Is the Kaplen-Avner Show the problem?

It is revealing but not surprising that the New York’s Brain Injury Association – not the state’s Traumatic Brain Injury Services Coordinating Council (TBISCC) or Department of Health – is announcing what the next TBISCC meeting will be about.  It is no secret that the leadership of all three groups are, figuratively speaking, in bed together. It is also no coincidence that Michael Kaplen and Judith Avner lead the council and both, until recently, led BIANYS. Avner is still the BIANYS executive director.

According to the BIANYS website, “The September meeting will be dedicated to a discussion of the Concussion Management and Awareness Act (S. 3953-B) which passed the legislature at the end of the session. Discussion will focus on recommendations on the implementation of that legislation to the Commissioner of the Department of Health.” The passage of the act is, without question, a positive step forward. For the council to provide recommendations is all well and good and certainly appropriate. How is it, though, that BIANYS knows, before it is a announced

It is also no secret that little if any evidence exists of BIANYS or TBISCC leadership ever taking the DOH to task for some of its rather brutal treatment of brain injury survivors and, not incidentally, its rather brutal treatment those who provide services to brain injury survivors. New York’s Brain Injury Providers Alliance, for example, has, for some time now, been rightfully pleading with the DOH for a statewide uniform billing policy and they are still waiting.

What is not appropriate and what is an act of disloyalty pure and simple to New York’s brain-injured individuals is the fact TBISCC and BIANYS leadership will do anything but hold DOH accountable.

Some examples:

  • The council was asked to look into the blatant injustice of the state’s TBI Waiver complaint line managed jointly by the DOH and BIANYS. Complainants are never told the outcomes of their complaints, a lack of due process by any measure.
  • With only one or two exceptions, the council has tip-toed around the fact the DOH has told TBI Waiver providers they cannot side with complainants at Medicaid Fair Hearings. BIANYS has completely avoided addressing this issue.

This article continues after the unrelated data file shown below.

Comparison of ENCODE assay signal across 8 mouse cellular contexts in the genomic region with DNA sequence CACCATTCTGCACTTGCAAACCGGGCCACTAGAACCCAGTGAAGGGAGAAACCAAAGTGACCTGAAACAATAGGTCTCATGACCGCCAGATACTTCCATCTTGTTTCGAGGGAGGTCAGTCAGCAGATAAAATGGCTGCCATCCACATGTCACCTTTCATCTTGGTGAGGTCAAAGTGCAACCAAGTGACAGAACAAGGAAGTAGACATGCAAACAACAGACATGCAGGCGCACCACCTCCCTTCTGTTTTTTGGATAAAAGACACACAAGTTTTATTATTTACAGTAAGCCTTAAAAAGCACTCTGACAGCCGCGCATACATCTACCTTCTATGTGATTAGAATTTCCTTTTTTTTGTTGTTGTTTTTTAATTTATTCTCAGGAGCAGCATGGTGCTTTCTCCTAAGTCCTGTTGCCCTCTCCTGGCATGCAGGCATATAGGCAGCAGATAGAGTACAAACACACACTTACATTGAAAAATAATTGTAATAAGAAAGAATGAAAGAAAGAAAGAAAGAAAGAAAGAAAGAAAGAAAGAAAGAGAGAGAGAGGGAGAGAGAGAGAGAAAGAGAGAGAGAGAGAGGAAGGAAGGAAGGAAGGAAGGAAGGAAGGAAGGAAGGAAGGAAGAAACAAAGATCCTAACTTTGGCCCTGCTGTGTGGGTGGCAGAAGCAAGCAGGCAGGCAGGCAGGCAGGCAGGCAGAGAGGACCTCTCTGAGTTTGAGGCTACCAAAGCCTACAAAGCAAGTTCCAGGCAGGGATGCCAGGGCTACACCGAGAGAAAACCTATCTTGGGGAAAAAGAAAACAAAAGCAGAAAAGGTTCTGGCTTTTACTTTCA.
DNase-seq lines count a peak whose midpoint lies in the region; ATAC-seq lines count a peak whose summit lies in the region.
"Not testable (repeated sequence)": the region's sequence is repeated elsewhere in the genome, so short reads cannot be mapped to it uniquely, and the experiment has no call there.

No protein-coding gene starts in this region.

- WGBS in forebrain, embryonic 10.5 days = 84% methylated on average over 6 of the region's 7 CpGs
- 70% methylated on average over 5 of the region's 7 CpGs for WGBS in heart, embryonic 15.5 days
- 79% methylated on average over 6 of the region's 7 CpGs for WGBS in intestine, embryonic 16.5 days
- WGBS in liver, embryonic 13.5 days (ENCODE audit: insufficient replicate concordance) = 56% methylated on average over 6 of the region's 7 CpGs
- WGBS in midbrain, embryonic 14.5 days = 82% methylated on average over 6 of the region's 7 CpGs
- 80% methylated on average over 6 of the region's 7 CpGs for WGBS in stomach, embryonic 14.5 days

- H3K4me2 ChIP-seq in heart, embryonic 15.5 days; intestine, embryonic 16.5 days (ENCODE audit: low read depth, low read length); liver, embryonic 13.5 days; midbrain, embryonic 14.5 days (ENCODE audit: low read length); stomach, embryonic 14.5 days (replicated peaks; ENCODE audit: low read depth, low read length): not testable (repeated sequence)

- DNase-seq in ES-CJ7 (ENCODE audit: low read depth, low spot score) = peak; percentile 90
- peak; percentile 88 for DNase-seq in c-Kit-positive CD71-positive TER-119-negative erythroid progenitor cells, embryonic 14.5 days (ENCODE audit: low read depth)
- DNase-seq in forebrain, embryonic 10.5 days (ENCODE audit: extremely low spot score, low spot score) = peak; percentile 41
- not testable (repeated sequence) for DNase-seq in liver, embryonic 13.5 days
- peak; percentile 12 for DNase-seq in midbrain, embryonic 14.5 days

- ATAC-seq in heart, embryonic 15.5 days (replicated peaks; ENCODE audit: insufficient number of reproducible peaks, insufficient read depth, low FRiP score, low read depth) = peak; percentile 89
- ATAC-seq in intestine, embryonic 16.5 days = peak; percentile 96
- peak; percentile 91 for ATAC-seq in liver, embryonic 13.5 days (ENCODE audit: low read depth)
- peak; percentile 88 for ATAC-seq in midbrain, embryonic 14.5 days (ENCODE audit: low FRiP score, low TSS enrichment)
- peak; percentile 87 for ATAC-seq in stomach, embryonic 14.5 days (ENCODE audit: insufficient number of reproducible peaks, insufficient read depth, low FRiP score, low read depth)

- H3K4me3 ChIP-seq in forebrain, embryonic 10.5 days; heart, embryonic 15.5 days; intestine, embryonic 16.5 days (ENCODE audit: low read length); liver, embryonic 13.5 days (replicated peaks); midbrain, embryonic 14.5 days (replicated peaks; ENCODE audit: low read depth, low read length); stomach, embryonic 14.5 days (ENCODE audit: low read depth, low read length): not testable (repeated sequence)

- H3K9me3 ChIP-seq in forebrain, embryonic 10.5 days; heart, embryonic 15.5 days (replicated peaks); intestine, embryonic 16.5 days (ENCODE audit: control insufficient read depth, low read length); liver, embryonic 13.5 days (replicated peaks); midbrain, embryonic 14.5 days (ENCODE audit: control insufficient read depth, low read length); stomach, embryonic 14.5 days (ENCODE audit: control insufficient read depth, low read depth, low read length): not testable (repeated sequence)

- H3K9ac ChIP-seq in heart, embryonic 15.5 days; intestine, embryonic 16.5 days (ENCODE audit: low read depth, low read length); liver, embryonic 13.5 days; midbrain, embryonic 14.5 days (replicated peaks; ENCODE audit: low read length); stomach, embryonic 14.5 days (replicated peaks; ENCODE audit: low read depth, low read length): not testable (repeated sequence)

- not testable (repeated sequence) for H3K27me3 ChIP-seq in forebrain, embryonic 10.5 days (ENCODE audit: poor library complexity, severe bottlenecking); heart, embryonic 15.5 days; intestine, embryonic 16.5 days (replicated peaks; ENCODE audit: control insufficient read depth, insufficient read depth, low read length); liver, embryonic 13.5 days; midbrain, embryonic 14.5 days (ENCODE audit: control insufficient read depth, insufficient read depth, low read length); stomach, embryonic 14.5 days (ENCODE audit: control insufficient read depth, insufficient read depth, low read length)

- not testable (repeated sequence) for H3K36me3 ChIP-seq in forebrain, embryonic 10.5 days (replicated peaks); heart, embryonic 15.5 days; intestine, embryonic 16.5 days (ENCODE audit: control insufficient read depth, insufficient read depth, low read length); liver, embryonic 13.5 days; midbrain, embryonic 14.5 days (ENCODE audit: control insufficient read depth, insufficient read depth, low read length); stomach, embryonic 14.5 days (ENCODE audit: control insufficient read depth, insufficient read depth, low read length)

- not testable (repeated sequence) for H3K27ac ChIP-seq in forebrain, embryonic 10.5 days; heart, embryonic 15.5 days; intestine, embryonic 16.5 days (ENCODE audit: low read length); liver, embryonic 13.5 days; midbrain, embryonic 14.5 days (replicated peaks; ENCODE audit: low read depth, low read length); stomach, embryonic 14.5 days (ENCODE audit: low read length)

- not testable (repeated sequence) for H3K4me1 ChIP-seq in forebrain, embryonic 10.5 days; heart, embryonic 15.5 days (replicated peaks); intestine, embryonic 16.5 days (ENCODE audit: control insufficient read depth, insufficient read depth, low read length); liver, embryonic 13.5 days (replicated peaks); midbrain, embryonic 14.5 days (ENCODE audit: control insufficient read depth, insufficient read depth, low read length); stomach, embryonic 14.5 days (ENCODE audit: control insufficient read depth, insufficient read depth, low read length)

• The TBISCC and BIANYS remain dead silent even though a recent article in the Albany Times Union  and this blog have reported DOH’s effort to use any excuse under the sun to discontinue housing subsidies for brain-brain injured individuals even when doing so would leave them homeless and jeopardize their lives. 

One question that needs to be asked is this. Is the Kaplen-Avner show the problem? A step in the right direction would be for  Kaplen and Avner to step down, then we would find out.


Keeping it simple

Many of us, and I am no exception, get so caught up in the perpetual swirl of life’s struggles that we forget to relax, breathe, keep things simple. We forget to live.

Whatever the struggles we each face, either by choice or by unavoidable circumstance, none deserve so much sway over our lives that we lose sight of what is truly wonderful about life, and what wonder is there for us to experience, even with the struggles.

As an advocate, primarily in the arena of brain injury, there is so much dysfunction and bigotry to address I can, and at times have, found myself doing little else, save for reading: a habit that has sustained me through the darkest times, that’s for sure. I live in state with a department of health packed with people who, with some very real exceptions, couldn’t care less about those who live with a brain injury. I live in a state with a brain injury council, called the Traumatic Brain Injury Services Coordinating Council, that has pretty much failed to live up to its stated purpose from day one. I live in a state with a brain injury association that, on the one hand is a remarkable and desperately needed educational presence on brain injury, and, on the other hand, claims to be an advocacy agency when it is not.

In short, the issues with all of the above could consume anyone whose instinct is to promote equal rights.

It is clear to me that being consumed by any one thing, even when honorable, is not healthy, and, in the long run, makes one less effective when it comes to this one thing in the first place.

When you think about it, what is advocacy for equal rights actually about? It’s about the right of every individual to be who they really are in life,  safely, equally.  In life means the ability to live life. To fall in love and walk down the street holding hands with the person you love. It means being able to go out for coffee or a meal or read a book. It means being able to watch movies, birds, people, sunsets, sunrises, thunderstorms, snowfalls, oceans, rivers, streams. It means being able to listen to music, laughter, wind, thunder, conversation, and so on. It means experiencing life, which none of us can do as well as we have a right to do if we are consumed by any one thing.

Keeping it simple so much means staying in the moment you’re in. As a friend of mine recently gone from this life said to me: “Remember, Peter, the moment you’re in is the only place you have to be.”